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Pressure grows on Govt to abolish approved persons regime for advisers

The Government is facing growing calls to scrap the approved persons regime after the FSA’s former head of ethics branded the system “weak”.

In a TSC report into the Co-op Bank bid for Lloyds Banking Group branches, published last week, chair Andrew Tyrie said the Co-op failings show the crucial need to extend the new senior managers’ regime for banks to all regulated firms.

Experts have previously warned the move could take years and cost advisers millions in regulatory costs.

The FCA is introducing a new regime with greater individual responsibility for senior bank staff.

It is understood the Treasury has blocked the regulator from extending it to all regulated firms.

The report says the failings of former Co-op chair Paul Flowers in particular highlights the clear need for a new regime.

The report states: “While the approved persons regime will be abolished for the banking industry, it will be retained for many in the remainder of the financial services industry, including insurance and asset management. Given its manifest failings, this appears hard to justify. FCA director of supervision Clive Adamson appeared in oral evidence to agree with this view.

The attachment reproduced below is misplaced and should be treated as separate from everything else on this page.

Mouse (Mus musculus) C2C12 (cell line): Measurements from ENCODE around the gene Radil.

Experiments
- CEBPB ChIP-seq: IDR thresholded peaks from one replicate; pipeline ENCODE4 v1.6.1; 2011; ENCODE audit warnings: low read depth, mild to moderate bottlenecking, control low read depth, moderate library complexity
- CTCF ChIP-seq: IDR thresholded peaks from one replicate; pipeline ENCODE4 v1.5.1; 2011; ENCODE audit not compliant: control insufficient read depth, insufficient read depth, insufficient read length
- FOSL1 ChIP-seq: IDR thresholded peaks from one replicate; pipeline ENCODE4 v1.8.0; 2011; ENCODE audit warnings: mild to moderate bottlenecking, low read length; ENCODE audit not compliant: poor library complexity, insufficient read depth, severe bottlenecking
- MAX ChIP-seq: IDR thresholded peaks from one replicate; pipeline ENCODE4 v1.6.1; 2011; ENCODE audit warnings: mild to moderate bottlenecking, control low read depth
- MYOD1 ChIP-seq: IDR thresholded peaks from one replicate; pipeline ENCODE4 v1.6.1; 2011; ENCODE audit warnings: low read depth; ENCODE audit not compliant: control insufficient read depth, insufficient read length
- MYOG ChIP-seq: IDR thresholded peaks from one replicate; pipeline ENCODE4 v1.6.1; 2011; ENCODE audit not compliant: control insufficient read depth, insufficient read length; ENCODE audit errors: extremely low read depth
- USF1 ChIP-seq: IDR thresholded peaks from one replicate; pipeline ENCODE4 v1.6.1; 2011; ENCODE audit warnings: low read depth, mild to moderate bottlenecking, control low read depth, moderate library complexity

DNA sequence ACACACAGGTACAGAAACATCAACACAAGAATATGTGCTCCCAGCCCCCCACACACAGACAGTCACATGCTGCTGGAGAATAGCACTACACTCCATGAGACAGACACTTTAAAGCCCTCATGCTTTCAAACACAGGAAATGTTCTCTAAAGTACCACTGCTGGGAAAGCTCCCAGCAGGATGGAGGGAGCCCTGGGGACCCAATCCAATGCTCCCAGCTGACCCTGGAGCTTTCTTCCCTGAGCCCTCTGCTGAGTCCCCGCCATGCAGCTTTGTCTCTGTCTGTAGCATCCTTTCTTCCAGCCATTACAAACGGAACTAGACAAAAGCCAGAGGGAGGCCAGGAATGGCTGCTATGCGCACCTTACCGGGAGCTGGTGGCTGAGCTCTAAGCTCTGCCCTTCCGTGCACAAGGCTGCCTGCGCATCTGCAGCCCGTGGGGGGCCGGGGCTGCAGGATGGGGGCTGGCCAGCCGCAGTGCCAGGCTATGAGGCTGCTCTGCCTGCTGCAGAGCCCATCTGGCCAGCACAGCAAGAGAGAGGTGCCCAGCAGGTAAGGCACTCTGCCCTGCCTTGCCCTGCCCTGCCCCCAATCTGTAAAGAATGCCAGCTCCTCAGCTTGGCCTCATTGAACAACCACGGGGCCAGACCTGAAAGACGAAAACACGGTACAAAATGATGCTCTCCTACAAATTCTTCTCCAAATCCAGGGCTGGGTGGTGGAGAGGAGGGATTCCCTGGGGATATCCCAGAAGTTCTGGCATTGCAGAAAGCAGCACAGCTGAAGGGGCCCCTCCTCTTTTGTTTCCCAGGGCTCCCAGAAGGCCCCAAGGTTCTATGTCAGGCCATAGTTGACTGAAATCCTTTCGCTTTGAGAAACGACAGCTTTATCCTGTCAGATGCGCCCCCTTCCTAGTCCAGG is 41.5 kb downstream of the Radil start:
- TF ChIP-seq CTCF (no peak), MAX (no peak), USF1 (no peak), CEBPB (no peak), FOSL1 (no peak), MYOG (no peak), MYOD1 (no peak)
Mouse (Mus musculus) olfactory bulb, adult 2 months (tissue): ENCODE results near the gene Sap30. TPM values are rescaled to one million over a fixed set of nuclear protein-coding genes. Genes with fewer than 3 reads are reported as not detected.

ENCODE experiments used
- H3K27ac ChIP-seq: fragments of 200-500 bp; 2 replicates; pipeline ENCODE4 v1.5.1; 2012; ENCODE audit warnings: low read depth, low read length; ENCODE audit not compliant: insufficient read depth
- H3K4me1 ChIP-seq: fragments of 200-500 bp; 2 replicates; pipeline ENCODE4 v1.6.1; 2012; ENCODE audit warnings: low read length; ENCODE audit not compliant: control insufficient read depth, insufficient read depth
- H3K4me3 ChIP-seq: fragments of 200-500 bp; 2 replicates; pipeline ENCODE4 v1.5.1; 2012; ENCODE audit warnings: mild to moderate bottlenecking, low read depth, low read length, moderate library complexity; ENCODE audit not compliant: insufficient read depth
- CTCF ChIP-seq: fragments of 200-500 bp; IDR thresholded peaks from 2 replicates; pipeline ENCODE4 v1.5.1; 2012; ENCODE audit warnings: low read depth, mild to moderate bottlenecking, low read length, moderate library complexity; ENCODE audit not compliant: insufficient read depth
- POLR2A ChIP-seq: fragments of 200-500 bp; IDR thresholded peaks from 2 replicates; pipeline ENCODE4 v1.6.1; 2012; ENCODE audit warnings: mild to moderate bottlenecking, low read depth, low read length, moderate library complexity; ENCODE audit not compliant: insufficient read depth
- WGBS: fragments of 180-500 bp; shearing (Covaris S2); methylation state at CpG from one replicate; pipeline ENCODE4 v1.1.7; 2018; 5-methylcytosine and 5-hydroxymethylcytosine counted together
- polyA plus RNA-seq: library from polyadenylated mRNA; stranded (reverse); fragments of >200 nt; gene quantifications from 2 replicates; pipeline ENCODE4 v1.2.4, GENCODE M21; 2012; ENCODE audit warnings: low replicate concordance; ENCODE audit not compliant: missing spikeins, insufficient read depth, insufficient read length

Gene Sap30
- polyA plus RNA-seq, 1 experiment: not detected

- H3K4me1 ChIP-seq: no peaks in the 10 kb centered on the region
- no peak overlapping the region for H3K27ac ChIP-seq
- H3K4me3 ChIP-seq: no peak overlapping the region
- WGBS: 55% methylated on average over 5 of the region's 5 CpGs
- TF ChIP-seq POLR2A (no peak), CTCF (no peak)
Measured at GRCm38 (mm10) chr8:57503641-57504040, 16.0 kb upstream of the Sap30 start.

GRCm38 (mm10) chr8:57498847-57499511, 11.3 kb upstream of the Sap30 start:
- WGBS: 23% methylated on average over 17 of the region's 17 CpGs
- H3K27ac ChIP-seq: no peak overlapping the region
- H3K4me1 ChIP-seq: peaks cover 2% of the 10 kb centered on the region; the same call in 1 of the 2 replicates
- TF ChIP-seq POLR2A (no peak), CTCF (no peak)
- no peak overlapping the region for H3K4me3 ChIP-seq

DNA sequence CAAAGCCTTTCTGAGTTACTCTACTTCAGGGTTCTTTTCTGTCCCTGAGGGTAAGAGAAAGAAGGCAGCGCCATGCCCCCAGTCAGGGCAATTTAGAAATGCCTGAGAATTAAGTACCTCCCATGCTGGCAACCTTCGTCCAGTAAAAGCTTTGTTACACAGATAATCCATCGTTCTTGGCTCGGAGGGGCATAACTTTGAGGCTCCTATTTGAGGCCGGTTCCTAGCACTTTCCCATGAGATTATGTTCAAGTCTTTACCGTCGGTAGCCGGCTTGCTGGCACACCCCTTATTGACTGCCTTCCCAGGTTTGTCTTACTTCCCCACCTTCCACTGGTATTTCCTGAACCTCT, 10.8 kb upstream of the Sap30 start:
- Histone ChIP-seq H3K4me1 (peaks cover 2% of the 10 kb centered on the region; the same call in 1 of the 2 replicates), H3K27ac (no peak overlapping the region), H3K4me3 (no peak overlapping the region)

“The Government and the regulators should, at the earliest opportunity, make proposals to extend the coverage of the senior managers and certification regimes to, and remove the application of the approved persons regime from, other parts of the financial services industry.”

Ethics Foundation founder David Jackman, who was head of ethics at the FSA, says: “The approved persons regime is a weak regulatory tool and should be scrapped. The test bar is low because they are testing for negatives such as court judgments or lots of debt but most people don’t have those things. It is not a very detailed or testing standard.

“Therefore, the money and cost that goes into it is not really justified. There are a very low number of people barred from the industry – about 70 investigated and seven barred each year. It’s not a good cost benefit. 

“I would like to see ethics training introduced to address the integrity issue,” he adds.

Adviser view

Jason Witcombe, director, Evolve Financial Planning

I agree with the TSC. The larger the organisation, the less personal responsibility someone has. For senior executives, it feels reasonable they have their neck on the line in the same way IFAs who are directors of a business do. There is an issue with the amount of risk people take, collecting big bonuses and not having any meaningful responsibility. 


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